Dayto Day Changes in Self Esteem

Most personality psychologists who study self-esteem focus on a person's average level, whether the person is generally high, low, or average in terms of his or her self-esteem. A few studies have been done on changes in self-esteem over long time spans in people's lives—for example, in the years from adolescence to adulthood. However, with some reflection, most of us would realize that we often change from day to day in how we feel about ourselves. Some days are better than other days when it comes to self-esteem. Some days we feel incompetent, that things are out of our control, and that we even feel a little worthless. Other days we feel satisfied with ourselves, that we are particularly strong or competent and that we are satisfied with who we are and what we can become. In other words, it seems that feelings of self-esteem can change, not just from year to year but also from day to day.

Psychologist Michael Kernis has become interested in how changeable or variable people are in their self-esteem in terms of day-to-day fluctuations. Self-esteem variability is the magnitude of short-term changes in ongoing self-esteem (Kernis, Grannemann, & Mathis, 1991). Self-esteem variability is measured by having people keep records of how they feel about themselves for several consecutive days, sometimes for weeks or months. From these daily records, the researchers can determine just how much each person fluctuates, as well as his or her average level of self-esteem.

Researchers make a distinction between level and variability of self-esteem. These two aspects of self-esteem turn out to be unrelated to each other and are hypothesized to interact in predicting important life outcomes, such as depression (Kernis, Grannemann, & Barclay, 1992). For example, variability in self-esteem is an indicator that the person's self-esteem, even if high, is fragile and the person is vulnerable to stress. Consequently, we can think of level and variability as defining two qualities of self-esteem as in the following figure:

Self-esteem level

Low

High

Stable

Self-esteem

variability

Variable

Level of self-esteem (whether one is high or low) and variability in self-esteem (whether one is stable or variable from day to day) are unrelated to each other. This makes it possible to find people with different combinations, such as a person who has a high level of self-estem, but is also variable.

high scorers on the femininity scale tend to do such things as send cards to friends on holidays and remember an acquaintance' s birthday, even though no one else did. Low scorers, in contrast, tend to take char ge of committee meetings and take the initiative in sexual encounters (Gough, 1996).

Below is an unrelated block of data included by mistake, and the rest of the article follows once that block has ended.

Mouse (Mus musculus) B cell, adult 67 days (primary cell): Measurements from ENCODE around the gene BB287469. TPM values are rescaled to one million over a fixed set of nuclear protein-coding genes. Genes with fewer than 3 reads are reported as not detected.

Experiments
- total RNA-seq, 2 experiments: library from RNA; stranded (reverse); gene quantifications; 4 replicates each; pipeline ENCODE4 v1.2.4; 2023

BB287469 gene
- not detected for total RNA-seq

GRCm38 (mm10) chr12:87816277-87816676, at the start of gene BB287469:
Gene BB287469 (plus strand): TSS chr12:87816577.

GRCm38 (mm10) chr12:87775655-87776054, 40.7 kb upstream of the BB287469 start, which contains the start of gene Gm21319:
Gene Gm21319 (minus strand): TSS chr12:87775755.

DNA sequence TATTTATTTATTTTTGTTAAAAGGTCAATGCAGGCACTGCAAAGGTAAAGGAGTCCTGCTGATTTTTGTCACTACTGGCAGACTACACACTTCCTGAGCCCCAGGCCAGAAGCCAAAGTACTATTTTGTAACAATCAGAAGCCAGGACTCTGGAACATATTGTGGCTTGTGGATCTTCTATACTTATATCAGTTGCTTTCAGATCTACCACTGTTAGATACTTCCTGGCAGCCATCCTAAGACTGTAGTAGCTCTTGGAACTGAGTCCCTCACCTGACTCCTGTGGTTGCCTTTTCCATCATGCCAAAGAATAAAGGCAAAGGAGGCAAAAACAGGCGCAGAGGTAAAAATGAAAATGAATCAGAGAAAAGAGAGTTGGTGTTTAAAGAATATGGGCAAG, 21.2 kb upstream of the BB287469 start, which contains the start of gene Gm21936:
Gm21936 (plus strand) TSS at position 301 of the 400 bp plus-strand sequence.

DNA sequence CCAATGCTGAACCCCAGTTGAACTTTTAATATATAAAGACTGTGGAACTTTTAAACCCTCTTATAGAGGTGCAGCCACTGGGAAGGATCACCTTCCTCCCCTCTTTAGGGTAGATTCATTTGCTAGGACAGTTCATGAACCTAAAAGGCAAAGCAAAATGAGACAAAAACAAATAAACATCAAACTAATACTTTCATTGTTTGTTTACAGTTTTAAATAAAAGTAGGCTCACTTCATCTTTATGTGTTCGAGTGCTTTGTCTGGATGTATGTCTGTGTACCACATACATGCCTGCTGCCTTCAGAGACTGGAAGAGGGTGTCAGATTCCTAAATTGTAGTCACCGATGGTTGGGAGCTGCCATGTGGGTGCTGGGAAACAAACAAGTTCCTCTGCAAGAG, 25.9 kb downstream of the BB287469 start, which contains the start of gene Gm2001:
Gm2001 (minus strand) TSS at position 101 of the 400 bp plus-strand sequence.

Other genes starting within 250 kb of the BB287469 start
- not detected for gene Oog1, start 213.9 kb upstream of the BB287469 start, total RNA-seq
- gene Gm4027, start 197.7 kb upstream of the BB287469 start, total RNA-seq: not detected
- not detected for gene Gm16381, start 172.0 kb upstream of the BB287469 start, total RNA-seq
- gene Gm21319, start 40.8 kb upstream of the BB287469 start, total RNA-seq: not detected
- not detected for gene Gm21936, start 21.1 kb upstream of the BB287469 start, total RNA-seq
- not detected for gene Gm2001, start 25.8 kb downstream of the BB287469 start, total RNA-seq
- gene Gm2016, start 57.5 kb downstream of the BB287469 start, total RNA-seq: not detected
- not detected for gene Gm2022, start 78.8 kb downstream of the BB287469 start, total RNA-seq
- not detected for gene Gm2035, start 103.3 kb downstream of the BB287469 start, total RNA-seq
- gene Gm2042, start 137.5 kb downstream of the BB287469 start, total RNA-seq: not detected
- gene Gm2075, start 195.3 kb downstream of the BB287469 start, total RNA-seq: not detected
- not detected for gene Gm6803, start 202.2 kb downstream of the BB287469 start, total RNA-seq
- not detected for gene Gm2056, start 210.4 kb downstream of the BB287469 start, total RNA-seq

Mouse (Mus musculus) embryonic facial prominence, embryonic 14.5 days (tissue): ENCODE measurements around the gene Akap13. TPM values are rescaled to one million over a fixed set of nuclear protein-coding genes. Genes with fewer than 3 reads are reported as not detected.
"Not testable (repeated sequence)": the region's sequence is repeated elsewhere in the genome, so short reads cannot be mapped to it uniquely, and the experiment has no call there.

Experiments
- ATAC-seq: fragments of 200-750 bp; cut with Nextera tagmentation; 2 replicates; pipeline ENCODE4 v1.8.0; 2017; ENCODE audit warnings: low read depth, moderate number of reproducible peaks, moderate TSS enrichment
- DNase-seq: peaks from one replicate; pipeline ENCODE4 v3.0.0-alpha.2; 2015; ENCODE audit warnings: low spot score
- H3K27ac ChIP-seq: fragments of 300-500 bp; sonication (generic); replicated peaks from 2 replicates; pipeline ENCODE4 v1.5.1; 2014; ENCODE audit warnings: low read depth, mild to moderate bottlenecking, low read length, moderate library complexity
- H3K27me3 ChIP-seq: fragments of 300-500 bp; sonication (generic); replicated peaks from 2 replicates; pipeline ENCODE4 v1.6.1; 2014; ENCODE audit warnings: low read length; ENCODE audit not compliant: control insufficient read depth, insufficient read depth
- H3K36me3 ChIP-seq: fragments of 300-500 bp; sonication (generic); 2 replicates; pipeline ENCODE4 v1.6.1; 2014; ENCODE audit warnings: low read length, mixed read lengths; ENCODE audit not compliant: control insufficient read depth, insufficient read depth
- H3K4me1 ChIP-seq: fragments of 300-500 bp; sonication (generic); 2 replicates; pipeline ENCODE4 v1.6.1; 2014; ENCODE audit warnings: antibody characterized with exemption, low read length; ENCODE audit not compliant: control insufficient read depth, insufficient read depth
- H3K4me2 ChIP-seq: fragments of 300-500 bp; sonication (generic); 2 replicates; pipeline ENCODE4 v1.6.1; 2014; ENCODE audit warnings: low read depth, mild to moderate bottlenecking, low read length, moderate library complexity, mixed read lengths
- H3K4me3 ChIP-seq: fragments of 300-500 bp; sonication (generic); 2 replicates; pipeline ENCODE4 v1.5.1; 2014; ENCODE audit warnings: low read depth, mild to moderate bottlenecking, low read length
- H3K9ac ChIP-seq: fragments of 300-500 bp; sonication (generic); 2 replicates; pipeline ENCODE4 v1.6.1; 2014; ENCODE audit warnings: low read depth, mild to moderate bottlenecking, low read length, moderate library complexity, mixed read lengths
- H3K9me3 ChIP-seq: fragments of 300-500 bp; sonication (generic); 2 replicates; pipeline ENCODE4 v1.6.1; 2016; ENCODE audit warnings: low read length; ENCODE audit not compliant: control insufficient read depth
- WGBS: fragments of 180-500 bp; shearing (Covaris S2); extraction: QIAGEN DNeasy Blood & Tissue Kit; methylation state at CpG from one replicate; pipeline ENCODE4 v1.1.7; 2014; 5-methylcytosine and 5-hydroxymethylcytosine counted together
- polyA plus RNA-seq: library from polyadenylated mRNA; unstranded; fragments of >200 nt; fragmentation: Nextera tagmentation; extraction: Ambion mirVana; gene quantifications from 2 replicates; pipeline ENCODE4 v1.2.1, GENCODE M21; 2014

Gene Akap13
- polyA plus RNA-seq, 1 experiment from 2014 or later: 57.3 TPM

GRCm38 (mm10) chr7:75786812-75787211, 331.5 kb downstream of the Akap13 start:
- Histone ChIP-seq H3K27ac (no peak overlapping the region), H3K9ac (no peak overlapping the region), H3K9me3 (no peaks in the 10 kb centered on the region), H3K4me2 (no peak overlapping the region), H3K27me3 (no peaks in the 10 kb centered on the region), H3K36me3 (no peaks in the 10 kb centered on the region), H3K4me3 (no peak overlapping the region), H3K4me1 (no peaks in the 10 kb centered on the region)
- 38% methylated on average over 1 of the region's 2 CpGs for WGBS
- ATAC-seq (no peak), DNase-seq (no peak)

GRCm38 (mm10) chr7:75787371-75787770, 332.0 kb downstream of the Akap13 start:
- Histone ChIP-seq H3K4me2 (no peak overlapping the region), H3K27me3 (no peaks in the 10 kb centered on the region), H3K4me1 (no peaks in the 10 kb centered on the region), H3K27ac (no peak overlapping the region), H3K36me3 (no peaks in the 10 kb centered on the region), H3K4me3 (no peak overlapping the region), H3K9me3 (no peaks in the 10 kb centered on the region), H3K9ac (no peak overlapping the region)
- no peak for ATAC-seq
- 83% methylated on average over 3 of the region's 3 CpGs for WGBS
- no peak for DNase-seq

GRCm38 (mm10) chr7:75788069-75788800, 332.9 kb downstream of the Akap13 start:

A fascinating change occurred in this sample of educated women—they showed a consistent drop in femininity as they moved from their early forties to their early

Kernis et al. (1991, 1992) have suggested that self-esteem variability is related to the extent to which one's self-view can be influenced by events, particularly social events. Some people's self-esteem is pushed and pulled by the happenings of life more than is other people's self-esteem. For example, for some people, self-esteem might soar with a compliment and plummet with a social slight, whereas others, who can better roll with the punches of life, might be more stable in their self-esteem, weathering both the slights as well as the uplifts of life without much change in their self-view. This stability versus changeability of self-esteem is the psychological disposition referred to as self-esteem variability.

Several studies have been conducted to examine whether self-esteem variability predicts life outcomes, such as depressive reactions to stress, differently than does self-esteem level. In one study (Kernis et al., 1991), self-esteem level was related to depression, but this relation was much stronger for persons higher in self-esteem variability than for persons lower in self-esteem variability. In other words, at all levels of self-esteem, the participants who were low in variability showed less of a relation between self-esteem and depression than did the participants who were high in variability. Similar results were obtained by Butler, Hokanson, and Flynn (1994), who showed that self-esteem variability is a good predictor of who would become depressed six months later, especially when there was life stress in the intervening months. These authors also concluded that variability indicates that the person may have a fragile sense of self-value and that, with stress, he or she may become more chronically depressed than someone whose self-esteem is more stable.

Based on findings from studies like these, researchers have come to view self-esteem variability as a vulnerability to stressful life events (Roberts & Monroe, 1992). That is, variability is thought to result from a particular sensitivity in one's sense of self-worth. Psychologists Ryan and Deci (2000) have suggested that variable persons are dependent for their self-worth on the approval of others. Variable persons are very sensitive to social feedback and they judge themselves primarily through the eyes of others. High-variability persons show (1) an enhanced sensitivity to evaluative events, (2) an increased concern about their self-concept, (3) an overreliance on social sources for self-evaluation, and (4) reactions of anger and hostility when things don't go their way.

fifties—a group level change in this personality variable. It is not known precisel why this drop in femininity occurs. Perhaps it is linked with the known decreases in levels of the hormone estrogen during this decade.

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